The debate about religious education in schools has returned to the divisive and self-defeating sectarianism of the 1860s and 1870s.

* * * * *

The motion brought before Synod read as follows:

That this Synod:

a) welcomes the provision in the Victorian Education and Training Reform Act 2006 allowing for general religious education to be taught in state schools as part of the overall curriculum;

b) welcomes the Australian Education Union’s stated support for general religious education in all schools;

c) calls on the Victorian Minister for Education to facilitate the introduction of a program of multi-faith, general religious education into all Victorian state schools as soon as practicable;

d) and in so doing envisages that this would supplement and not replace Special Religious Instruction as provided for in the Education Act.

The website of ACCESS Ministries states that

‘Wisely, the Act makes provision for General Religious Education to be taught by specially trained school teachers who teach the history, belief systems and cultural mores concerning the major faith groups.’ (, published April 2011)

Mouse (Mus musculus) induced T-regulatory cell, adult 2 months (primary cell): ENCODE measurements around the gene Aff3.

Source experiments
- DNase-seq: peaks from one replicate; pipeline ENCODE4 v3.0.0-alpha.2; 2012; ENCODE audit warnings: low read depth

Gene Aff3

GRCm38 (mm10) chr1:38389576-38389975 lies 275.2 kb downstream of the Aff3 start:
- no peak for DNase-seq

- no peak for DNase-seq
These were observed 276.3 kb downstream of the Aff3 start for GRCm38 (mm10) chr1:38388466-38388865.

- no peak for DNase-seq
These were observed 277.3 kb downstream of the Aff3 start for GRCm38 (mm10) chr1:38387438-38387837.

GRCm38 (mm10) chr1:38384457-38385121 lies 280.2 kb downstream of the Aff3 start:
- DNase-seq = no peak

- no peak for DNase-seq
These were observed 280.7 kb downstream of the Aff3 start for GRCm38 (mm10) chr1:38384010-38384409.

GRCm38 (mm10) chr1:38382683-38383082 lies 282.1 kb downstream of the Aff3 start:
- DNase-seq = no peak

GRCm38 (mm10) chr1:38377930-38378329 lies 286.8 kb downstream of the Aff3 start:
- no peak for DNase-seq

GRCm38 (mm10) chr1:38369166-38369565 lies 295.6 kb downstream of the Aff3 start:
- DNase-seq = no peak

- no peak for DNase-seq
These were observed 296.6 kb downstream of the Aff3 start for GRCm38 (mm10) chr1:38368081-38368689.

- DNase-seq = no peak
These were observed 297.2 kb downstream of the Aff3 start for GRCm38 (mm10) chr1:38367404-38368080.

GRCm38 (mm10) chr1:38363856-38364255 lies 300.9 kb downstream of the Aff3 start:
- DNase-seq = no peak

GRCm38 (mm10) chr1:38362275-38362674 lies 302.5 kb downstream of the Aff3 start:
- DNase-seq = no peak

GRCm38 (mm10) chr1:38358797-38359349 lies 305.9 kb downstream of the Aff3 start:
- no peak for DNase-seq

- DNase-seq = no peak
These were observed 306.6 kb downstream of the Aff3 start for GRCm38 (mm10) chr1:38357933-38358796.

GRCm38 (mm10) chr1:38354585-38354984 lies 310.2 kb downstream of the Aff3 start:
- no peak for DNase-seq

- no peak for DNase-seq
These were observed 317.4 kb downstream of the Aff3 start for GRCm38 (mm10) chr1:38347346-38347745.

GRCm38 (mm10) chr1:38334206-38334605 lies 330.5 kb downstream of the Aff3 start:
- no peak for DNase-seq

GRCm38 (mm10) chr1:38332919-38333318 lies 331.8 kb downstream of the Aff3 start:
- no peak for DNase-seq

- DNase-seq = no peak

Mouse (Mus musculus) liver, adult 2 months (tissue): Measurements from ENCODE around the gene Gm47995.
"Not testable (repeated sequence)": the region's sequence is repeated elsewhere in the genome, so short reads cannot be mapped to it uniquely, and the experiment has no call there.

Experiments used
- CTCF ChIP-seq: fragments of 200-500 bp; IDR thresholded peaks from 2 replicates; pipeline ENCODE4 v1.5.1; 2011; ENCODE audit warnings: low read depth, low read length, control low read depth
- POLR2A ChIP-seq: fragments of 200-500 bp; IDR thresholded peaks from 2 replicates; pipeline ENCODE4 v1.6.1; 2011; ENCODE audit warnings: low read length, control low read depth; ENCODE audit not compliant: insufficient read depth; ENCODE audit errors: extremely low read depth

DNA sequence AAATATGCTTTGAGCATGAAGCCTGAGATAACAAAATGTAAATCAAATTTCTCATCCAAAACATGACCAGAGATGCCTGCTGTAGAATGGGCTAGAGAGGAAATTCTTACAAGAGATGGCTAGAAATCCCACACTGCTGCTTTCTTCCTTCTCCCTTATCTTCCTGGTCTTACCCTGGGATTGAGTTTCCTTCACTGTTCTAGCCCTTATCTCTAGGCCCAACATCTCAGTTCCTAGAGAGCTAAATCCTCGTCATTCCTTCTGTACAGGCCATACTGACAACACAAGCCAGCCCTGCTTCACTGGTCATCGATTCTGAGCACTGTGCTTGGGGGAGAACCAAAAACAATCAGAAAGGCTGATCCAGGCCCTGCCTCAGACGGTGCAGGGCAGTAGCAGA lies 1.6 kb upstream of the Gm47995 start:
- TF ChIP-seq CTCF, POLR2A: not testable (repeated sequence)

Filed under Anglican Church, education, religion

iThink therefore iAm

One of the most significant achievements of the late Steve Jobs was the creation of the iPod.

The iPod embodies early twenty-first century principles of design, technology, and consumerism.  Owners carry their entire music libraries with them, and, using iTunes, create their own playlists and sequences.

As has been frequently noted, a consequence of the iTunes, iPod world is the death of the album. The creation of a coherent, multi-layered whole that is greater than the sum of its parts has died. Instead, we are left with episodic, fragmented, discordant soundbytes, where the individual whim triumphs over all. The playlist – generated by Genius or by the user – has replaced the album.